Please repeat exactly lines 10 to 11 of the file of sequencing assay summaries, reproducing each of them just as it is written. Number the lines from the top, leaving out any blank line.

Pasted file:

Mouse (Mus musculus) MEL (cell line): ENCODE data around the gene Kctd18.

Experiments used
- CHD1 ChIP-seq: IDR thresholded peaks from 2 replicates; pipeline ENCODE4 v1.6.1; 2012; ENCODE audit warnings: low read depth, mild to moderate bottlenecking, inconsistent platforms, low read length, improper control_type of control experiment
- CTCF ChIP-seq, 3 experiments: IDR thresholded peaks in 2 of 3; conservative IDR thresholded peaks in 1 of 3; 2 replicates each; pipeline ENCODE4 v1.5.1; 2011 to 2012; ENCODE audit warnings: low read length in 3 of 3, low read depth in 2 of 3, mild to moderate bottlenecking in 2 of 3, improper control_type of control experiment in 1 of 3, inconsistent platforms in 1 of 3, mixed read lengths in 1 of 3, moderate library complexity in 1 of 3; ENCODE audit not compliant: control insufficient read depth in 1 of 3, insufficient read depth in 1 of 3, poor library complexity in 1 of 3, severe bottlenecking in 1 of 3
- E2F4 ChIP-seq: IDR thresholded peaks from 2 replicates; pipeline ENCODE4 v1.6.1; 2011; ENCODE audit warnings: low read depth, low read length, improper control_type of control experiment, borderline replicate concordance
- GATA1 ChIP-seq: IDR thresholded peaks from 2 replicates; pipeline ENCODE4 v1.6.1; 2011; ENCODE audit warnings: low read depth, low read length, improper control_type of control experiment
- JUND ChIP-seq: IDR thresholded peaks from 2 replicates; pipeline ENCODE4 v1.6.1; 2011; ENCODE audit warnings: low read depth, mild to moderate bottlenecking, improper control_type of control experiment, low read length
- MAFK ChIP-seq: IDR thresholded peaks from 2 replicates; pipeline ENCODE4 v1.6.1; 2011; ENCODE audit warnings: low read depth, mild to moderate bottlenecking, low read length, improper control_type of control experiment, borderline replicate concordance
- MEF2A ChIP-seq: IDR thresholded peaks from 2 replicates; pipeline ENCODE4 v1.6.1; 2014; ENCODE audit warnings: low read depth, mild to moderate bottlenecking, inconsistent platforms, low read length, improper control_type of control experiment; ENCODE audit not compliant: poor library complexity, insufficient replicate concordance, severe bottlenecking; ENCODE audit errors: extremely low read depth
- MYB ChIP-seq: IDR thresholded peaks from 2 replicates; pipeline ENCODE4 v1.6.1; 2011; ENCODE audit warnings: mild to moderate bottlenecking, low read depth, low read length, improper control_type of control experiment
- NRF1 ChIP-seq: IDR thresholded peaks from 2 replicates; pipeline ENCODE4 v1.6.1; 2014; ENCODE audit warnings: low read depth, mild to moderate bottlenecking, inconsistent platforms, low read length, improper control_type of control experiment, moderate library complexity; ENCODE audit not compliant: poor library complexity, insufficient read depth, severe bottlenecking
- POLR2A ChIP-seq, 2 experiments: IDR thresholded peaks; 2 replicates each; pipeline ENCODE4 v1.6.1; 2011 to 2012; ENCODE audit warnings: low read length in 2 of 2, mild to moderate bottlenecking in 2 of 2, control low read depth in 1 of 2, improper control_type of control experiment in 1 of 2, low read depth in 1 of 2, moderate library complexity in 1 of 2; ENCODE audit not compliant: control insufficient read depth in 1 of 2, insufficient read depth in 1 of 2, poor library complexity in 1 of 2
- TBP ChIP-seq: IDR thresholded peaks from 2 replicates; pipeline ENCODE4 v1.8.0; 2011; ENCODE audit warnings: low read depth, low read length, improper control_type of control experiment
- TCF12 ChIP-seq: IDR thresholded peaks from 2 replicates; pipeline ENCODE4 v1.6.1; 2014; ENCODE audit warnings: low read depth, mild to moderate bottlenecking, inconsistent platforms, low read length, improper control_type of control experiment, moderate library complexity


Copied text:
- MYB ChIP-seq: IDR thresholded peaks from 2 replicates; pipeline ENCODE4 v1.6.1; 2011; ENCODE audit warnings: mild to moderate bottlenecking, low read depth, low read length, improper control_type of control experiment
- NRF1 ChIP-seq: IDR thresholded peaks from 2 replicates; pipeline ENCODE4 v1.6.1; 2014; ENCODE audit warnings: low read depth, mild to moderate bottlenecking, inconsistent platforms, low read length, improper control_type of control experiment, moderate library complexity; ENCODE audit not compliant: poor library complexity, insufficient read depth, severe bottlenecking